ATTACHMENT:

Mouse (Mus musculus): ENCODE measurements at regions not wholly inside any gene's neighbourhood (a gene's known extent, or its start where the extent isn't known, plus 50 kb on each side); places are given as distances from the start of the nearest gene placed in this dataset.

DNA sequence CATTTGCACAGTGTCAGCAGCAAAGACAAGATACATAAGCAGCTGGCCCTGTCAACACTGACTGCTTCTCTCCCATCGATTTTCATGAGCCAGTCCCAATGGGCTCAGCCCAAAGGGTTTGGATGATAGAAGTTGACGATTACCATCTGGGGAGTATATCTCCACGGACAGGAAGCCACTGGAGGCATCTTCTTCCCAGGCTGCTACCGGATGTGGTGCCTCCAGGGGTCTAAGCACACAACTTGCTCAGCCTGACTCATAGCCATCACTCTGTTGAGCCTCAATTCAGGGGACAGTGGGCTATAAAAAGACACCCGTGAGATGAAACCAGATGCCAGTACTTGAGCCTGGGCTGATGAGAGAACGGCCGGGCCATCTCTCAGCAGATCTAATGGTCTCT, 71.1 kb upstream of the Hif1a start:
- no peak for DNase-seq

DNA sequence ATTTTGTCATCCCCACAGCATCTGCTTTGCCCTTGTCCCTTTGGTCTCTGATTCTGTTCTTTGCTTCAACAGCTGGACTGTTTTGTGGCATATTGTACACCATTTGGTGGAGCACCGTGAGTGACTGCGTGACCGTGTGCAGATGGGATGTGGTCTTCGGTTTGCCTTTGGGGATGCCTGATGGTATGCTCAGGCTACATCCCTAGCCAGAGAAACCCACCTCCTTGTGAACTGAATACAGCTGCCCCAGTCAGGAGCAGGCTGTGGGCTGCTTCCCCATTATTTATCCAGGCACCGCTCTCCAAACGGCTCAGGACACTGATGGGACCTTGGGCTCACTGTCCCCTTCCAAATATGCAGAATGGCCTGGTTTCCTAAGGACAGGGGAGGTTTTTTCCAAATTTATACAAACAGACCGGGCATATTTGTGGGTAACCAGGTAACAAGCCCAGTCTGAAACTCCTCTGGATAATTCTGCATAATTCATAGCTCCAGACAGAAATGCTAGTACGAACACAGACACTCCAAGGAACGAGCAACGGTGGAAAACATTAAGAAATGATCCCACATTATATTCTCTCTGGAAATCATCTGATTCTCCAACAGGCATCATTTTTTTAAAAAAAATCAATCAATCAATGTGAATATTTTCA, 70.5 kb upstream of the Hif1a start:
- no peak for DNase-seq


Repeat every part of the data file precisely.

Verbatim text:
Mouse (Mus musculus): ENCODE measurements at regions not wholly inside any gene's neighbourhood (a gene's known extent, or its start where the extent isn't known, plus 50 kb on each side); places are given as distances from the start of the nearest gene placed in this dataset.

DNA sequence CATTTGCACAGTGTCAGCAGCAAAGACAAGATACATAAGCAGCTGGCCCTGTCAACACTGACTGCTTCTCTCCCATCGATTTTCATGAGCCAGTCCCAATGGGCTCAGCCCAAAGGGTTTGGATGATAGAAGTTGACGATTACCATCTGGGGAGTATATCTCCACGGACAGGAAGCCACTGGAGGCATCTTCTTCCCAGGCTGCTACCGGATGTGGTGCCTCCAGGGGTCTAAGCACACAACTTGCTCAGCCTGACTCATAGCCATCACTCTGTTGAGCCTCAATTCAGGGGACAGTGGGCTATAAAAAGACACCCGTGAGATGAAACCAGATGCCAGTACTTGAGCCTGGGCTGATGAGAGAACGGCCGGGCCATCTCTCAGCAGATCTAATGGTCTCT, 71.1 kb upstream of the Hif1a start:
- no peak for DNase-seq

DNA sequence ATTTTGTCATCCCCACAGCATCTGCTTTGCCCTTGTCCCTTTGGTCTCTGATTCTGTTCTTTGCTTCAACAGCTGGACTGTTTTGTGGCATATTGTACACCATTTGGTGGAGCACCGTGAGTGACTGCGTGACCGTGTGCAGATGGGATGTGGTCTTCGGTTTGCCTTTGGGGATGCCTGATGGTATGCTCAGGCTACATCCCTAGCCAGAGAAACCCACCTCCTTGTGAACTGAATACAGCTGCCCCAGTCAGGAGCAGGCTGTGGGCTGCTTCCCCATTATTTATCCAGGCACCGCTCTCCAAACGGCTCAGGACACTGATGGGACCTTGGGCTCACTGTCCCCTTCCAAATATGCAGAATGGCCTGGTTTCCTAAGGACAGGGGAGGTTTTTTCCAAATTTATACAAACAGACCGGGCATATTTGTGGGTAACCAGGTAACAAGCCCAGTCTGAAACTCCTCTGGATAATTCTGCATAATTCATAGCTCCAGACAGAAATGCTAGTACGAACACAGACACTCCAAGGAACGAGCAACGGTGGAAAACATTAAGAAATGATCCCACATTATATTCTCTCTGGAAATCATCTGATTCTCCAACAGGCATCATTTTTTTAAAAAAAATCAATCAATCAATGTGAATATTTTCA, 70.5 kb upstream of the Hif1a start:
- no peak for DNase-seq